Wednesday, April 07, 2010


The devastation left by the hail storm that swept across the city just over two weeks ago is slowly being repaired. Paths and roads have been cleared, broken glass has been swept up, and men with clipboards have wandered about peering at shattered skylights and pock-marked cars, tutting gently to themselves.

One such man employed by my insurance company took a look at my MX5 and declared it to be a write-off. I was allowed to keep it for a few days in order to get around, but they took possession of it last Thursday. Fortunately later that day I took delivery of my new MX5, so the transition was relatively painless.

My original green 1998 MX5:

My new silver 2001 MX5:

There are a few differences between the two, other than the fact that the silver one is three years younger, has done 14,000 fewer kilometres, and doesn't have issues with wheel bearings or timing belts.

Cosmetically the newer car has a redesigned front bumper and different wheels, which give it a stubbier, less sinuous appearance. Most of my friends have said that they prefer the new look, but personally I can see merit in both. The old one took a few blatant styling cues from the contemperous Jaguar XK8, making it sleeker and more feline. However the new one is probably a more cohesive design, and the silver colour brings out the lines better... and it'll be a lot easier to keep clean.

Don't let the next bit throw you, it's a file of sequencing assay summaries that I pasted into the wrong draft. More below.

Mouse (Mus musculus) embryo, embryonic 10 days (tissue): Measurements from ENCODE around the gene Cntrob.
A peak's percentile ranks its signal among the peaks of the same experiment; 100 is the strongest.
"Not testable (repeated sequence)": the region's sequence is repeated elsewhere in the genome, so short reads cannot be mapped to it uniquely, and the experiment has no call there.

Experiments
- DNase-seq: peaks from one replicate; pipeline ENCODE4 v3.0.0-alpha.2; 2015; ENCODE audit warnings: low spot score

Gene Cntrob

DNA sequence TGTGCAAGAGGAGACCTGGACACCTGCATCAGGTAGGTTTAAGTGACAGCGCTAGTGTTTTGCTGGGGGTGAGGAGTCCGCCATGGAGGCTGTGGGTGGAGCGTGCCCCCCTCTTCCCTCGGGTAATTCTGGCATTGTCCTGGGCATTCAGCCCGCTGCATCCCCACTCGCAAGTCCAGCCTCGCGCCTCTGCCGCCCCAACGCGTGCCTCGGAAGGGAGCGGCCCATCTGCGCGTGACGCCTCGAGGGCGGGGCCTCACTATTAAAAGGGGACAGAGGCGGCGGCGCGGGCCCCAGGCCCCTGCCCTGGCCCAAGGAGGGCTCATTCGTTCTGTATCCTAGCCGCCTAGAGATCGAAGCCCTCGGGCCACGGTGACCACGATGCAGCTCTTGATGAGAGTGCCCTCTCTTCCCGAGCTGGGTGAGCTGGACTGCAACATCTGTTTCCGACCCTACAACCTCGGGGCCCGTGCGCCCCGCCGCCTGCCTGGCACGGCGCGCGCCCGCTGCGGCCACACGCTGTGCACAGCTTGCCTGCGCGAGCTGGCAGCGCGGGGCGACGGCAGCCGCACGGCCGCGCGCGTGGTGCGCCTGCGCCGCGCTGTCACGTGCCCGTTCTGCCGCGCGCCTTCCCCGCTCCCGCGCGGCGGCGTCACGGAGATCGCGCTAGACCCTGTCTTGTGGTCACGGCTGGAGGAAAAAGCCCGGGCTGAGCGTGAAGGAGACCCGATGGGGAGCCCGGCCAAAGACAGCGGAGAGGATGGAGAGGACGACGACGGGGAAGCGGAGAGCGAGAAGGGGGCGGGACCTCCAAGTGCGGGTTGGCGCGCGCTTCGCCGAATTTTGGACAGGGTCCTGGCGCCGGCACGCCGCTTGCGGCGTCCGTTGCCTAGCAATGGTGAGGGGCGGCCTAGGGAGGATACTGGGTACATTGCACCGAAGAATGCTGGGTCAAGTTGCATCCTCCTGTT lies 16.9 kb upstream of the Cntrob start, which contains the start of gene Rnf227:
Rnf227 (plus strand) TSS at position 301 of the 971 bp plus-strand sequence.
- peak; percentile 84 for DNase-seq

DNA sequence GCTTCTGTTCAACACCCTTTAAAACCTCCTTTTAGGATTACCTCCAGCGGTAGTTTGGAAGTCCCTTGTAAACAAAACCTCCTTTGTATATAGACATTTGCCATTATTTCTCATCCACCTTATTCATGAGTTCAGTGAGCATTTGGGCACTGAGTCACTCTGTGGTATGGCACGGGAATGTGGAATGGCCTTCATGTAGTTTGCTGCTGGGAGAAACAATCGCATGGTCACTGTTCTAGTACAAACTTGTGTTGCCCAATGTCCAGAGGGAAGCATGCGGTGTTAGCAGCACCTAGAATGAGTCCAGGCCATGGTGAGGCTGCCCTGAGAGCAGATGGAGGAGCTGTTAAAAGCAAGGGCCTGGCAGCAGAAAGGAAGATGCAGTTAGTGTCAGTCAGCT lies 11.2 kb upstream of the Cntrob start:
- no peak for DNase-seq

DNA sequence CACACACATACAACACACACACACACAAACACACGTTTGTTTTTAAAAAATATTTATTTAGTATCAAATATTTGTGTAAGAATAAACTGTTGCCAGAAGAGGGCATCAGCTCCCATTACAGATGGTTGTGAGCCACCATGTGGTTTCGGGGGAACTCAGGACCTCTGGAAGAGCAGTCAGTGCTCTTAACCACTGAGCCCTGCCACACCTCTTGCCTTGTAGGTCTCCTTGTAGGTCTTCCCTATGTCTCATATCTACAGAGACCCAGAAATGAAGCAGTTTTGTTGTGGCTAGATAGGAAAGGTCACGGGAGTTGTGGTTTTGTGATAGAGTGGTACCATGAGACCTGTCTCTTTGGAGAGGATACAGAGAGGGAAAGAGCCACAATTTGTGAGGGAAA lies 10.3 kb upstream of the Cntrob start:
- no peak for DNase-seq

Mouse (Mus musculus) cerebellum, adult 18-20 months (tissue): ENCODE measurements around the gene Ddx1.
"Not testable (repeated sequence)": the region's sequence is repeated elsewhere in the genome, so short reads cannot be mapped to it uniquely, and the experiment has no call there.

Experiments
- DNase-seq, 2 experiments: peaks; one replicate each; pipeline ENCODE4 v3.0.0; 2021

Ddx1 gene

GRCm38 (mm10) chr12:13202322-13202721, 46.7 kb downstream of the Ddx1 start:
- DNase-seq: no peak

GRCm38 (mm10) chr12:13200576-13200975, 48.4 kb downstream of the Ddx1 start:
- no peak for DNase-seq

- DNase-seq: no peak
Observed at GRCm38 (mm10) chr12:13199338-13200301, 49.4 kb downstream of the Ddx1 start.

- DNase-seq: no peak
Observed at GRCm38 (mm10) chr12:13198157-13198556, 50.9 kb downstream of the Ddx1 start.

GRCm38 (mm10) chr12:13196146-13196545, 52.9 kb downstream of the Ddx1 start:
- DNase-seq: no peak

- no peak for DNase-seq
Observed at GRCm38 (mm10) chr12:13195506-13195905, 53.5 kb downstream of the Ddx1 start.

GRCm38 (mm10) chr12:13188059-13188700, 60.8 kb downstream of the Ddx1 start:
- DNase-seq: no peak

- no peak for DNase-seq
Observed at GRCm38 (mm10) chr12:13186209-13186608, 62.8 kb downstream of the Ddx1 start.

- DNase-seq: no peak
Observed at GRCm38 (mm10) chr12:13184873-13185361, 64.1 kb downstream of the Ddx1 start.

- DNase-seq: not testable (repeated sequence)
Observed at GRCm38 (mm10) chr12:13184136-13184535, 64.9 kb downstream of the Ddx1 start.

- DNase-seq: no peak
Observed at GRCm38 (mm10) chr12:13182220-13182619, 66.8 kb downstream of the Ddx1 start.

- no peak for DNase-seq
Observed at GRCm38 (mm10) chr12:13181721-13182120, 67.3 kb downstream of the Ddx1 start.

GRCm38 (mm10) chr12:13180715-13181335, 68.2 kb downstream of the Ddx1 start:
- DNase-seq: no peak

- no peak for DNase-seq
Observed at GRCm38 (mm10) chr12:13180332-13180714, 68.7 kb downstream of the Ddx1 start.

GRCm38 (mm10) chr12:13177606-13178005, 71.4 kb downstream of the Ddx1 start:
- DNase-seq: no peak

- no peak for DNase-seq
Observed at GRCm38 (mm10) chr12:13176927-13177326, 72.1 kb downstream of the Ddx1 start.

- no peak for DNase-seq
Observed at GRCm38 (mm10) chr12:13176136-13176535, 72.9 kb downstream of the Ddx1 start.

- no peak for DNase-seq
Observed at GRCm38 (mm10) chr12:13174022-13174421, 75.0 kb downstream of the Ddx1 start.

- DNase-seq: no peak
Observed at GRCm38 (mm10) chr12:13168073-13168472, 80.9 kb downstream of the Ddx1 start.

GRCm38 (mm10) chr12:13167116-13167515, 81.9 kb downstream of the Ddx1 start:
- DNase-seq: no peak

Mechanically the new car has a 6th gear and a boot release button on the keyfob, two things I'd identified as lacking on the old car. It also has a better stereo, more comfortable seats, new tyres and stylish white-faced instruments with chromed trim.

But of course it's not all new and improved. There's a small tear in the hood which will be expensive and difficult to fix. There are redesigned storage compartments in the centre console that pop open if I nudge them with my elbow when I change gears, or even if I just accelerate sharply. There are a couple of little dents in the boot lid where someone has slammed it shut before establishing that that items within were going to fit.

Beyond all that, however, there's a subtler issue. The new MX5 feels more refined than the old one. Even under strong acceleration, the engine's note is smooth and gentle. Throw it around a roundabout and the new tyres grip almost silently rather than squealing and slipping. While it will still obediently dart around corners and nip through traffic, it no longer feels as though it's anxious to do so. It's doing it because I want it to, rather than because it's been given permission.

But that's a minor consideration. It's pertinent to note the following two facts:

1. It's already been dubbed 'Ice Weasel', because the word is insinuated by the numberplate, and because it's a pale silver colour, and because I have friends who know far too much about freeware web browsers.

2. Time between me taking delivery and me being pulled over by the police for driving like a hoon = five hours.


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